NEWS
July 21, 2003 | By Dawn Fallik INQUIRER STAFF WRITER
Henry T. McCrary Jr., 82, of Mount Airy, a former city editor of the Philadelphia Tribune newspaper and a prominent entertainment lawyer, died of asbestos-related lung disease Wednesday at Pennsylvania Hospital. Born in Philadelphia, Mr. McCrary graduated from Lincoln University in 1942. He went to work at the Sun Shipyard in Chester, where he helped organize a union. His daughter, Helen McCrary Salahuddin, said that it was in the shipyards where he inhaled the asbestos that ultimately killed him. Mr. McCrary was accused of inciting a riot and spent two months in Delaware County jail because he refused to apologize for being involved in union activities at the shipyard.
LIVING
February 21, 2000 | By Eils Lotozo, FOR THE INQUIRER
Ernest Hemingway and F. Scott Fitzgerald. Gertrude Stein and Henry Miller. When the subject is American expatriates in Paris, these are the names that most often come up. But white authors weren't the only ones who sought inspiration in France. Beginning in the years just after World War I, a whole galaxy of African American writers also found a refuge there for the imagination. To writers such as Langston Hughes, Countee Cullen, Claude McKay, Richard Wright, Chester Himes and James Baldwin, Paris offered an escape from what Baldwin called the "American madness" of racism.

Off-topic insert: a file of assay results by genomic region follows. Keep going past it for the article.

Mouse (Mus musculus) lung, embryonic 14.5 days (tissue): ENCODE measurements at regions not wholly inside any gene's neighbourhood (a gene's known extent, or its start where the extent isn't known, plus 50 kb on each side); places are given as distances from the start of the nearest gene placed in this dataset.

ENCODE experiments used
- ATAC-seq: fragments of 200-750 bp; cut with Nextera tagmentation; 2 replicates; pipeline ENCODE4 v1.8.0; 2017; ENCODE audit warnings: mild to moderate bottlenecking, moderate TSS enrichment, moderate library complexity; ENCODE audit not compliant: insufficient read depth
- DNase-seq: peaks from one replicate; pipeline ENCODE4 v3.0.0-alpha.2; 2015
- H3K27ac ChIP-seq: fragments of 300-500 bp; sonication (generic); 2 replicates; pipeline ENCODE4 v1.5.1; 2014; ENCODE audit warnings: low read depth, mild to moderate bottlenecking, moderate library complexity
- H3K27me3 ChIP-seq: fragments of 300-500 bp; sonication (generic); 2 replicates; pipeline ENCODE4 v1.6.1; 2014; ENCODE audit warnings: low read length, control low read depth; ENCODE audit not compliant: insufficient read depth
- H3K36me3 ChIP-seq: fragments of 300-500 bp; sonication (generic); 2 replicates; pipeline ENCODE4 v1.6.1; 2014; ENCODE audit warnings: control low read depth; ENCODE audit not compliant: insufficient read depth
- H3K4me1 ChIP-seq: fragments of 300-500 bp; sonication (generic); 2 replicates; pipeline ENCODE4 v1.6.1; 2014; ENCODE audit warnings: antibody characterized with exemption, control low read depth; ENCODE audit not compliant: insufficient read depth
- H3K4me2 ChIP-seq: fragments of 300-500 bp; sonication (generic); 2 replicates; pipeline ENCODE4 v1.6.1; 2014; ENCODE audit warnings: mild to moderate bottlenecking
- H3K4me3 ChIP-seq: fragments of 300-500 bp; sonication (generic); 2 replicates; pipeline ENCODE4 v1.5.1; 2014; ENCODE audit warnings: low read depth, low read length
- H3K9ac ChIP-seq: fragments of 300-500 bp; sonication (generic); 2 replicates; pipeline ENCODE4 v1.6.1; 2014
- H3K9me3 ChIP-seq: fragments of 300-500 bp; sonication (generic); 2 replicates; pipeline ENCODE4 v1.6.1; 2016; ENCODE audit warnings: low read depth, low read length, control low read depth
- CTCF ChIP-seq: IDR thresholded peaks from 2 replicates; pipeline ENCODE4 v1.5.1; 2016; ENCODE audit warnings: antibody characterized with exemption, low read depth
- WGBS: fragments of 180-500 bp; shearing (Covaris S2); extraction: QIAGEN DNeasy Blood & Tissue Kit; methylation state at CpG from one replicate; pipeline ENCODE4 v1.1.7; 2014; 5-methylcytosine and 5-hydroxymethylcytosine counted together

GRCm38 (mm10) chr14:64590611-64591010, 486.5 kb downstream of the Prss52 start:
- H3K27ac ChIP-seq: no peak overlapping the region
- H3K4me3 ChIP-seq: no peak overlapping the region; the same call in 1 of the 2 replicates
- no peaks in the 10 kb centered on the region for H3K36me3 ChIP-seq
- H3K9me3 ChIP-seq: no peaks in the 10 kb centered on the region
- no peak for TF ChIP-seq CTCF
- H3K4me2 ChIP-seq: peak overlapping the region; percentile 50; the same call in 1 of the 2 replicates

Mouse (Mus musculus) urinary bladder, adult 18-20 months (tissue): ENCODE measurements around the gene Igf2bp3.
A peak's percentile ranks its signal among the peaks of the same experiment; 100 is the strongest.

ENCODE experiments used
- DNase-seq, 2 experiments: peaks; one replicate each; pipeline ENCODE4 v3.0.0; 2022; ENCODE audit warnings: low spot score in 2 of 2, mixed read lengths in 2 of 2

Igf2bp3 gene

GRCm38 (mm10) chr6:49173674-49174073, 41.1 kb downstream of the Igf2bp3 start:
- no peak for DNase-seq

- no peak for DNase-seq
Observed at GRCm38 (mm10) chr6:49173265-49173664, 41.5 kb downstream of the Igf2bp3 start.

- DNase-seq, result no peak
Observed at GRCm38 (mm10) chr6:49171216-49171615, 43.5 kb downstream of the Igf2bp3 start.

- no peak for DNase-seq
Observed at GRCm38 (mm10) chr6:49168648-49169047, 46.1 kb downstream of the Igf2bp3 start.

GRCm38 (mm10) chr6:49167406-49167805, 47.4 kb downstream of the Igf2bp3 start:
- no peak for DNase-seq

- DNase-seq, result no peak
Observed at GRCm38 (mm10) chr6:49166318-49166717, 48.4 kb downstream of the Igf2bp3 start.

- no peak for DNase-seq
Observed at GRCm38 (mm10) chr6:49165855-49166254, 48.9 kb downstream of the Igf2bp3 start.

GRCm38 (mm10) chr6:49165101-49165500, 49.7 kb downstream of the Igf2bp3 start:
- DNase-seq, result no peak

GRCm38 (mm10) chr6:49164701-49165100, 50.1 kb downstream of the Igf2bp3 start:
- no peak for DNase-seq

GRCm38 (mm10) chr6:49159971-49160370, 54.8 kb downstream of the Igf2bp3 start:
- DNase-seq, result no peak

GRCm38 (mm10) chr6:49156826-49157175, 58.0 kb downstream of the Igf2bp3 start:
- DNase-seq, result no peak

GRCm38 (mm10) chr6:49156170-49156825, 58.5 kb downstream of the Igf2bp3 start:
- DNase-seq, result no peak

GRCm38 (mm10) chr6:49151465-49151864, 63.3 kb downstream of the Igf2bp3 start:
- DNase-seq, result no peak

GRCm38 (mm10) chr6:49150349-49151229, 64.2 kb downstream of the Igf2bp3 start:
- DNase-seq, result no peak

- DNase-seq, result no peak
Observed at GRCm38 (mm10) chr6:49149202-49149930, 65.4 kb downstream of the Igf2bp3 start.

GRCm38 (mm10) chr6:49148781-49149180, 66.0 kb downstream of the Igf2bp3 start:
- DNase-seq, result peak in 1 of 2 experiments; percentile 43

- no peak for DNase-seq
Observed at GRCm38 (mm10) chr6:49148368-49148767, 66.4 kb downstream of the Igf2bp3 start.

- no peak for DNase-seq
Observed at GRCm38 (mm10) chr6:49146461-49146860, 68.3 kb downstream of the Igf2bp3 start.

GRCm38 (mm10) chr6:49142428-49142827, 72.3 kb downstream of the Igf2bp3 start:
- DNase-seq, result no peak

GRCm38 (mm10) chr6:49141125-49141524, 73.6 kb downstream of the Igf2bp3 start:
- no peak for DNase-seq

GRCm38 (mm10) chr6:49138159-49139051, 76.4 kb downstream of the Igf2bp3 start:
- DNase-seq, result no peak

LIVING
February 18, 1999 | By Annette John-Hall, INQUIRER STAFF WRITER
With the character Bigger Thomas, he created doom, an enraged, misunderstood black man who smothers a white woman to death in the chilling classic, Native Son. But he also has created hope: As my anger ebbs, The spring stars grow bright again And the wind returns. He wrote of youthful pain and coming of age under the threatening eye of Jim Crow in his moving autobiography, Black Boy. But he's also written of youthful innocence: A little girl stares, Dewy eyes round with wonder, At morning glories.